The LM-2 was a re-packaged MIT-Cadr with some minor improvements. A temporary stop-gap go get some revenue, a surprising number were made, around 80 as I recall.
The L-Machines (3600 Series)
The 3600 series was the first new design. A much faster architecture, many instructions (such as “push”) could be done in a single cycle.
The first version of the 3600 series was called the 3600. It was often referred to as “the refrigerator”, though in truth it was larger and heavier than many refrigerators.
The 3600 was repackaged and “slightly” redesigned, and named the 3670. The package was a little smaller. The redesign ran into numereous problems, however, as it was rushed into production. There were no effective tests. Bob Kerns, who was in Chatsworth to install new software for manufacturing, hurriedly wrote test suites, which most systems failed on numerous counts. After hurried repairs and board swaps, and a FEP software fix (there were numerous FEP software uprades, on ever larger PROM’s for the first year or so), only the network problems remained. These were later fixed in the field.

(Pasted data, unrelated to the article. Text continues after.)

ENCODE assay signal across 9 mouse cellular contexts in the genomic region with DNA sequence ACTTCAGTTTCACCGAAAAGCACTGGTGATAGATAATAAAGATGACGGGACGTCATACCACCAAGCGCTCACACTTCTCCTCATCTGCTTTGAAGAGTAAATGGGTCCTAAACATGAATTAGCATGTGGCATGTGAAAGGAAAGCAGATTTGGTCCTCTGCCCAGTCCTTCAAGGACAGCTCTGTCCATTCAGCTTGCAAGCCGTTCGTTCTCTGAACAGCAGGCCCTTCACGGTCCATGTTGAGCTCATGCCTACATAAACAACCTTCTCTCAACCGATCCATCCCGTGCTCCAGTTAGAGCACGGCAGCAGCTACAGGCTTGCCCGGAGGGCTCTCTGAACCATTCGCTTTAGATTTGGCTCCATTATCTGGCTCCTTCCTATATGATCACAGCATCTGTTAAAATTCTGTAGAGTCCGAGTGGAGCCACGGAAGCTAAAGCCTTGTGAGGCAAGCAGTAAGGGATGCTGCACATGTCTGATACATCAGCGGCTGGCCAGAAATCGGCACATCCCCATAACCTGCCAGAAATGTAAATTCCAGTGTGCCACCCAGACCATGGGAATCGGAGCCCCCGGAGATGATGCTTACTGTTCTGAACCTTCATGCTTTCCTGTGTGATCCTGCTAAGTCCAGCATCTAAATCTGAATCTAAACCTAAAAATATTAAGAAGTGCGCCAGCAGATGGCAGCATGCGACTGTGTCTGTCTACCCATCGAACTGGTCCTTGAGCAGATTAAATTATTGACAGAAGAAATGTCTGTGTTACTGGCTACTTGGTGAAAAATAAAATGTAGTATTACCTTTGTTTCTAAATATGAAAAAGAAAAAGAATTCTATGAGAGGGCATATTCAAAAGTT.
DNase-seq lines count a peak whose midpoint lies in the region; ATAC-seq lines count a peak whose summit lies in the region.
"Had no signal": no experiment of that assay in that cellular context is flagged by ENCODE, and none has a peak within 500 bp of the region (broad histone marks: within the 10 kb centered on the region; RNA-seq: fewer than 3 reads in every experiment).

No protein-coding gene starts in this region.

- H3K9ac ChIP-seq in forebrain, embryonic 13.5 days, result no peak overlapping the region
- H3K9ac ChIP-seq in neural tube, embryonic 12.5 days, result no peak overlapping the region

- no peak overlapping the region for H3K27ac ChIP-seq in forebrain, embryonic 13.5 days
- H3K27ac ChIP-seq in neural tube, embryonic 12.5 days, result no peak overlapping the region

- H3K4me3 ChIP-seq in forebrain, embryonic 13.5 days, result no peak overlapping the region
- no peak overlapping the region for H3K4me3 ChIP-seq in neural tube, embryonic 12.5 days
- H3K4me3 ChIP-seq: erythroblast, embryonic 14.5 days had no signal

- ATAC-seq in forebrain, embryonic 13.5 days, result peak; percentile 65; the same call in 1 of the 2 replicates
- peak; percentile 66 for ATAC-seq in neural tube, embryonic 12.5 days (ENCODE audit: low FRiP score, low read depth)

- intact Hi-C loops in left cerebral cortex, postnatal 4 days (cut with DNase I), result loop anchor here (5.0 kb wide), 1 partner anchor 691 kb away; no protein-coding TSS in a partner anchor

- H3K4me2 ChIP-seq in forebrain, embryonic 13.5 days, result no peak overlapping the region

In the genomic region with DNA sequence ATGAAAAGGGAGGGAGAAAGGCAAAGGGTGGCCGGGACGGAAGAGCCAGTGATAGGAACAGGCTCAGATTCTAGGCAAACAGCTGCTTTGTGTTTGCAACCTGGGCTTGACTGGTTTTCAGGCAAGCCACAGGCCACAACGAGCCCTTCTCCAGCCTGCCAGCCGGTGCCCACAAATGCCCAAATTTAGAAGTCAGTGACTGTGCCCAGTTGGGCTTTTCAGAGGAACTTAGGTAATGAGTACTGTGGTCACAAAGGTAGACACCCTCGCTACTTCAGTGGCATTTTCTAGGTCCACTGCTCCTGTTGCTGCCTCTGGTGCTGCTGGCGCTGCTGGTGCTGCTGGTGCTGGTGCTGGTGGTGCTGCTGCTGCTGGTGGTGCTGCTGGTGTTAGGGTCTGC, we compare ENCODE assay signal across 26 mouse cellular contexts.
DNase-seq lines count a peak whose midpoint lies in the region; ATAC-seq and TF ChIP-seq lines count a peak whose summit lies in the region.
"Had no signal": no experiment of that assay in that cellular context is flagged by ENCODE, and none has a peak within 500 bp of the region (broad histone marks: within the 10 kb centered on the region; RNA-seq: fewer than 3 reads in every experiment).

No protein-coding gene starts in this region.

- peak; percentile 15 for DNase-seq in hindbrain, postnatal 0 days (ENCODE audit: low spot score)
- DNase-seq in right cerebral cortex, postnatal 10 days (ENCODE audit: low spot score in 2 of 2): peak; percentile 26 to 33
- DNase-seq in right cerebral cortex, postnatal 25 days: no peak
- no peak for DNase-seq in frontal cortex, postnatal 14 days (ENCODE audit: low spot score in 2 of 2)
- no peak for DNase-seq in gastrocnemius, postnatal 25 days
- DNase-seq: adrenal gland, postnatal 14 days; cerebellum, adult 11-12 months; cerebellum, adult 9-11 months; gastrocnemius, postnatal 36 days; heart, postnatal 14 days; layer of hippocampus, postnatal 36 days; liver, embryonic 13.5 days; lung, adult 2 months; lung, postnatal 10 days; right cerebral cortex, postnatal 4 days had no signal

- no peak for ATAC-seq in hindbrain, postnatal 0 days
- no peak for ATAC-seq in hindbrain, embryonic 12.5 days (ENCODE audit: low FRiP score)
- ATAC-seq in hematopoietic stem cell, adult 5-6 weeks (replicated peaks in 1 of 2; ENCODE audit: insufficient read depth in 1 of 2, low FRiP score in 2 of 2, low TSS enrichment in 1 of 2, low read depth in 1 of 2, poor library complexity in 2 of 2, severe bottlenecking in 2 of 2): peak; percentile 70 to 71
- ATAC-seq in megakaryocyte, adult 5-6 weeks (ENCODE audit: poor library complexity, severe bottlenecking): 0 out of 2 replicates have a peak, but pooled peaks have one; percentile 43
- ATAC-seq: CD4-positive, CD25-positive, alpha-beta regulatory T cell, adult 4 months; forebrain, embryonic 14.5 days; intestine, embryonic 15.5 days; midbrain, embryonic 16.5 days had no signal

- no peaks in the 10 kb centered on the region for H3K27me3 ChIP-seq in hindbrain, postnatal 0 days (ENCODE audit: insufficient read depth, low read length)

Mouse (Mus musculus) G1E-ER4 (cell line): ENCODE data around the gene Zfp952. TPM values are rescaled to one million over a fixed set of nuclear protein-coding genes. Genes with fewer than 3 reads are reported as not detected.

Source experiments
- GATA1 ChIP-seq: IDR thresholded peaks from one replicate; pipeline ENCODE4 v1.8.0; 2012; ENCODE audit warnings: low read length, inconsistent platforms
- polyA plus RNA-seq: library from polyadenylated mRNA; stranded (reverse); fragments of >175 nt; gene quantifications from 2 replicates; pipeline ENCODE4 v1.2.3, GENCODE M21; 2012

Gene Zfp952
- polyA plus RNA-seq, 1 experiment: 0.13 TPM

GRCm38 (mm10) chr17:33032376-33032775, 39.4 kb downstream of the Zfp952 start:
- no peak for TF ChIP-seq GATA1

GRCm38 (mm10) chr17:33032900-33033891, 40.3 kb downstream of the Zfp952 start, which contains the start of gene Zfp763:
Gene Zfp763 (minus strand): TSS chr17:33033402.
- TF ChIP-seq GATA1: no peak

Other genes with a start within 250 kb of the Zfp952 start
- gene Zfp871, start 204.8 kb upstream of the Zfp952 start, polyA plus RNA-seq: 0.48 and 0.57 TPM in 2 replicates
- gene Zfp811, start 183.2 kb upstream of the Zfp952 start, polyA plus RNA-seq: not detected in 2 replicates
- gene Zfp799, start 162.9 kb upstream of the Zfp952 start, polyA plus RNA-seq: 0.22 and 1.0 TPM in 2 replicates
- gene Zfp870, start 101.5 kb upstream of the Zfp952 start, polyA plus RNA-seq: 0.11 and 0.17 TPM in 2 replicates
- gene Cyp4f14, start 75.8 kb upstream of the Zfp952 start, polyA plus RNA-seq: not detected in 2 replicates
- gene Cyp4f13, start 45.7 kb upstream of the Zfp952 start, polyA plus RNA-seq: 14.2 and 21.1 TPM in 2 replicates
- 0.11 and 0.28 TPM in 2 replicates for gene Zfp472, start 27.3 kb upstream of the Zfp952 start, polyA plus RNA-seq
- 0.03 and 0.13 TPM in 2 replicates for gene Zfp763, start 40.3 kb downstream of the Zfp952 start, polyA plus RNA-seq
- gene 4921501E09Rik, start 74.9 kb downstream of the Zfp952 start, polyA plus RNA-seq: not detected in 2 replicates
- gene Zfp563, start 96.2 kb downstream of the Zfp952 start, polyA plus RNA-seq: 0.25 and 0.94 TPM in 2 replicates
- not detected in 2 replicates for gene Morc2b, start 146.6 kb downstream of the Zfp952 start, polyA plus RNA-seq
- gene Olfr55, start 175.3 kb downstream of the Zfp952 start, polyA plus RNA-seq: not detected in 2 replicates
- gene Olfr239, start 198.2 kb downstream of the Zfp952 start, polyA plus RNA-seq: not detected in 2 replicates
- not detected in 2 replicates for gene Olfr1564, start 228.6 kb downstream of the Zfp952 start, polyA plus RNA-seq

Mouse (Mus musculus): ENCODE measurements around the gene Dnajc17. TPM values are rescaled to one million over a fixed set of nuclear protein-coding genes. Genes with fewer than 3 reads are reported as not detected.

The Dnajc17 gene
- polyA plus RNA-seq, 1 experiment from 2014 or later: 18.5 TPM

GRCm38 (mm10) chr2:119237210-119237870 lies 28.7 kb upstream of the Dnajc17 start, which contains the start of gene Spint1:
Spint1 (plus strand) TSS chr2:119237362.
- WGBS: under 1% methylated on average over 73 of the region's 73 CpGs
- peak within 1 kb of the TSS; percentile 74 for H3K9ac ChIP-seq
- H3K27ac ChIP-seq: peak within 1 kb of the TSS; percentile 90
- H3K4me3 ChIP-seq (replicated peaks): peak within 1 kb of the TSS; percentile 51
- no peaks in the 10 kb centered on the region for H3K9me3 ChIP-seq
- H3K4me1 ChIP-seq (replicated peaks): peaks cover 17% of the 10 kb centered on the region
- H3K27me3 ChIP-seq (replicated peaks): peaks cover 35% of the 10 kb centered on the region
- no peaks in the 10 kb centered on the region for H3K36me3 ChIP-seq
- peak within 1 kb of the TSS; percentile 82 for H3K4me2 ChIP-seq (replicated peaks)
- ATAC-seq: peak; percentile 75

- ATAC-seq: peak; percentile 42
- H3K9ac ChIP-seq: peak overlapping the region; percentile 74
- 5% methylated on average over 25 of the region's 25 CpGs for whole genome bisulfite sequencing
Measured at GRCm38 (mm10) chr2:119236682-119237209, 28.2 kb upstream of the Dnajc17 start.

Eventually the early problems were overcome, and the 3670 became a reliable workhorse.
The promised IFU, however, was long delayed and plagued with reliability problems.
G-Machines (Gate-array 3600 architecture)
Line drawings done by (and courtesy of) Kent Pitman.